Southwest Washington Spring Chinook Forecasts Out

Spring Chinook forecasts for Washington’s Lower Columbia and Gorge tribs are out and they don’t look too hot.

WDFW is forecasting just 3,700 of the year’s first salmon back to the Cowlitz, Kalama and Lewis, and 8,400 to the Wind, Drano and Klickitat.

DRANO LAKE WILL SEE THE HIGHEST SPRING CHINOOK RETURN OF THE SIX SOUTHWEST WASHINGTON COLUMBIA TRIBUTARIES, BUT STILL LESS THAN HALF THE 10-YEAR AVERAGE. (ANDY WALGAMOTT)

Individually the runs are all below to well below the 10-year average, with the Cowlitz expecting the fewest returning all the way back to 1980.

Managers blame the Pacific, where the fish feed for a couple years before returning to their home rivers.

“Ocean conditions between 2015 and 2018 were among the worst observed during the last 20 years and have likely had a strong influence on the spring Chinook cohorts that will return to these tributaries in 2020,” WDFW states.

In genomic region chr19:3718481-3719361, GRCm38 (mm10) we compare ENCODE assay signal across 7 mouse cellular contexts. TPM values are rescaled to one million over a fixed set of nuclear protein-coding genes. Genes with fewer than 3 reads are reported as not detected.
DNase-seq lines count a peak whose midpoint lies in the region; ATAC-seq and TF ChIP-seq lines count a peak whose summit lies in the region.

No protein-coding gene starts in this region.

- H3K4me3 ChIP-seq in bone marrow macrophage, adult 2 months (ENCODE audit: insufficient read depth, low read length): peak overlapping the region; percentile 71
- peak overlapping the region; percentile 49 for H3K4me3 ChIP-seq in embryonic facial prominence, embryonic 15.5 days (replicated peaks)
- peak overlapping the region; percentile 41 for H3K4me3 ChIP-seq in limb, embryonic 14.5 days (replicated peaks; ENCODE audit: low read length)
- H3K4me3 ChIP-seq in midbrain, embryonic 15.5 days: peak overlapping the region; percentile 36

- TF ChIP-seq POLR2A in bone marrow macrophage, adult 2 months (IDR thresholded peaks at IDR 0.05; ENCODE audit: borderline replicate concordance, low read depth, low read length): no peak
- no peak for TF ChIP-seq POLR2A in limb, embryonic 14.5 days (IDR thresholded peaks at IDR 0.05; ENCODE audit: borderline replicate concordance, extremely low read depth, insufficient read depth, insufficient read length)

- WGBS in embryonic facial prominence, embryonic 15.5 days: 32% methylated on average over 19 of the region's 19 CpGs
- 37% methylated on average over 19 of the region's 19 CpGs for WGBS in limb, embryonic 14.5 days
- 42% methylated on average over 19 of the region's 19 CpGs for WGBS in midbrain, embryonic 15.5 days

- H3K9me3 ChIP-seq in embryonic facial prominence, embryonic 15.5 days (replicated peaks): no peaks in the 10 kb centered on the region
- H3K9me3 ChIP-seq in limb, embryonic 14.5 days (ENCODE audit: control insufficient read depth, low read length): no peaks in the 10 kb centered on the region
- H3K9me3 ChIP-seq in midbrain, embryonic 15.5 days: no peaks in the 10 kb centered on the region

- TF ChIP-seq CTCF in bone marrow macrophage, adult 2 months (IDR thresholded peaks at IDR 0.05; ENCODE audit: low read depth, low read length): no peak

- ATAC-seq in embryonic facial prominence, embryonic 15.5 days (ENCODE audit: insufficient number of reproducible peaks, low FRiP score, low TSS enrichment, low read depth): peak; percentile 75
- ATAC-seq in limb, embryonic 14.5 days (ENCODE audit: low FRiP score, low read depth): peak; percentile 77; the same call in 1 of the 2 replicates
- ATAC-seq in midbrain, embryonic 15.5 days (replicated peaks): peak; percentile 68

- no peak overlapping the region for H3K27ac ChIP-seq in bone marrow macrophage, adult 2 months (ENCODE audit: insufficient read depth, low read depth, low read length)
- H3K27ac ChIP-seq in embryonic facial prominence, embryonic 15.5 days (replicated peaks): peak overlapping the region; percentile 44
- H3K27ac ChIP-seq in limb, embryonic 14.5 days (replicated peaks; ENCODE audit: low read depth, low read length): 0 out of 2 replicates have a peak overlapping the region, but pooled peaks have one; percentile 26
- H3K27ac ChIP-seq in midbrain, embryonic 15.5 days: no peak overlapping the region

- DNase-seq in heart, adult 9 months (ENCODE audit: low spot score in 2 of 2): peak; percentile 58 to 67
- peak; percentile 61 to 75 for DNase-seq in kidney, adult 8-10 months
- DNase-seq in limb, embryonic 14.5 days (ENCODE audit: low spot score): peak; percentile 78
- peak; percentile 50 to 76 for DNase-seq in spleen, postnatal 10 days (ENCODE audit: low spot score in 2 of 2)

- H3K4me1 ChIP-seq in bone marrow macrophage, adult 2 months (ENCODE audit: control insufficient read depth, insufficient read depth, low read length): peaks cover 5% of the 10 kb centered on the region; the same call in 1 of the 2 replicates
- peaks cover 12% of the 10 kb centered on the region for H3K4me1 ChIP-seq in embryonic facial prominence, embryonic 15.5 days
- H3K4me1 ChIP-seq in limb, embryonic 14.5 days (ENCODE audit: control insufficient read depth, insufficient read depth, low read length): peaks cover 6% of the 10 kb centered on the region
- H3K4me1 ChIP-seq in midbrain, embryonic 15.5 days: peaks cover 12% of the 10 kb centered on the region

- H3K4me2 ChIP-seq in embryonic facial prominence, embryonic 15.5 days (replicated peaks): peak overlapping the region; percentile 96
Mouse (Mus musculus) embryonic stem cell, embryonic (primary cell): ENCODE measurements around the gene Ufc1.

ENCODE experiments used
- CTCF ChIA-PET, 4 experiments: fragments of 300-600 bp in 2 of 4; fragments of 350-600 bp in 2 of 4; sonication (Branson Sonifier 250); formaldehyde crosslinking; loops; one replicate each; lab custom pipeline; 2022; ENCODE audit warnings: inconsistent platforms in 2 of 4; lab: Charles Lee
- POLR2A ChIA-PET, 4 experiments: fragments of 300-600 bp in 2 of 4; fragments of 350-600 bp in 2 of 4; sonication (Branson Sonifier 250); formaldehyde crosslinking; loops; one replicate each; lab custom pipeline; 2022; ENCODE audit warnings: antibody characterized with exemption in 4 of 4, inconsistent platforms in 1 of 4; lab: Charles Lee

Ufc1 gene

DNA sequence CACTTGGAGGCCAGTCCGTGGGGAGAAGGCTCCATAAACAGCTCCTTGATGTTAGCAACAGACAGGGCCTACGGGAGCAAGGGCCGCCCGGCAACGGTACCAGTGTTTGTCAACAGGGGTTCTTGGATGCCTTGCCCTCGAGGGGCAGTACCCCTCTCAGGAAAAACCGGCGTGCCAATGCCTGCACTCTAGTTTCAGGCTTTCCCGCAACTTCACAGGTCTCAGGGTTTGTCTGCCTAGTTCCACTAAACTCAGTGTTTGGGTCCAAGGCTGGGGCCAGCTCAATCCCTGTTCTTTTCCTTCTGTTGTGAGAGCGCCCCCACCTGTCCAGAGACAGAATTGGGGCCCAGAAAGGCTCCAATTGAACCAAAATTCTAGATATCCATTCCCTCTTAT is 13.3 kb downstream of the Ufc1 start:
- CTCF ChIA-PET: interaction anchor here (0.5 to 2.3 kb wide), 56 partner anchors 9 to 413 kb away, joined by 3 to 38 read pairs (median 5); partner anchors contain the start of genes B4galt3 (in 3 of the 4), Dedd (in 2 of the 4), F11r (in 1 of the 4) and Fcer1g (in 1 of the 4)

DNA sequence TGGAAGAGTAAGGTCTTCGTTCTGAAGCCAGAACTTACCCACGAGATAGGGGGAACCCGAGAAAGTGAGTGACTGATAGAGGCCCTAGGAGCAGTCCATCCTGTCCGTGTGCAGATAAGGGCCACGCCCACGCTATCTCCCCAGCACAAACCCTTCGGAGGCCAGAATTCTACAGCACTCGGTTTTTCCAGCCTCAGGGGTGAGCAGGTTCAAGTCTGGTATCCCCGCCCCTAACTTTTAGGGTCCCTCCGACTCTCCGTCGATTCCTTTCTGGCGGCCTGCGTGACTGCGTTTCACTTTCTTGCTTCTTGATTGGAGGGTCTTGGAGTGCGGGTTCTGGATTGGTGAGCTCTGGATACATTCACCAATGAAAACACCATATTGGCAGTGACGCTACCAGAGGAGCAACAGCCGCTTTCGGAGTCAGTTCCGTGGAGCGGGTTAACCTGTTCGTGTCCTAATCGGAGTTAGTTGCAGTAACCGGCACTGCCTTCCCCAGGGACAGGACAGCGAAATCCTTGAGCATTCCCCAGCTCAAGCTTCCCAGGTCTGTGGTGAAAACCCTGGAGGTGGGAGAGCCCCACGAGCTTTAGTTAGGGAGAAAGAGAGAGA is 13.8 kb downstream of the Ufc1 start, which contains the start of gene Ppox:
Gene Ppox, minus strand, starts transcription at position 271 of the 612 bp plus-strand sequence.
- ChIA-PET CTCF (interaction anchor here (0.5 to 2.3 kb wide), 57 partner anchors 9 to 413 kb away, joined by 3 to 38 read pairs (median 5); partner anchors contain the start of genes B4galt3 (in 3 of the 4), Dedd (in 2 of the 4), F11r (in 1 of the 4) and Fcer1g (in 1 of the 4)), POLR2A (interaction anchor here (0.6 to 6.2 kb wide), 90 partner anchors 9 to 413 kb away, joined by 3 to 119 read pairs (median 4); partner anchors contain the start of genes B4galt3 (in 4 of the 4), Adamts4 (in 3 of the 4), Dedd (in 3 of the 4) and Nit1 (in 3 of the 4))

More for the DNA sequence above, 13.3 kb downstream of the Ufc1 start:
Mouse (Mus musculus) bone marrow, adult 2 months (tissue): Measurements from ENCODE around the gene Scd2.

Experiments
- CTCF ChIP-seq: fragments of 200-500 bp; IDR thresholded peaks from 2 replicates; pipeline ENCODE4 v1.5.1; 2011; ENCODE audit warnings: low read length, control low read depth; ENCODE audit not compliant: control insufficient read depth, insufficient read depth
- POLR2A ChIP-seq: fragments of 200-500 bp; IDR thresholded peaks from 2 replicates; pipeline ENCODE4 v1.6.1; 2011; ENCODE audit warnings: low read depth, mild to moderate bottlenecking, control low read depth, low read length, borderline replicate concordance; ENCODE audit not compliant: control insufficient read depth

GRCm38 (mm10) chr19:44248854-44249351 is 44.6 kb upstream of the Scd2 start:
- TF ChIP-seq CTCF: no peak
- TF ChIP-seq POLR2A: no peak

It represents a grim beginning to the slow annual unveiling of the next year’s salmon forecasts.

After Columbia springer numbers are released comes a preliminary outlook for the big river’s fall king and coho runs, followed by harder numbers for bright and tule Chinook stock segments, and then Oregon Coast coho and Washington king, silver, sockeye and chum forecasts later in winter.

Springer fishing was closed on the Cowlitz and Lewis this past season, as was the Columbia below Warrior Rock, with the Kalama’s limit also dropped to one due to low forecasts.

Drano and Wind had to be closed late in the fishery to help hatchery systems elsewhere in the Columbia Basin meet broodstock goals.

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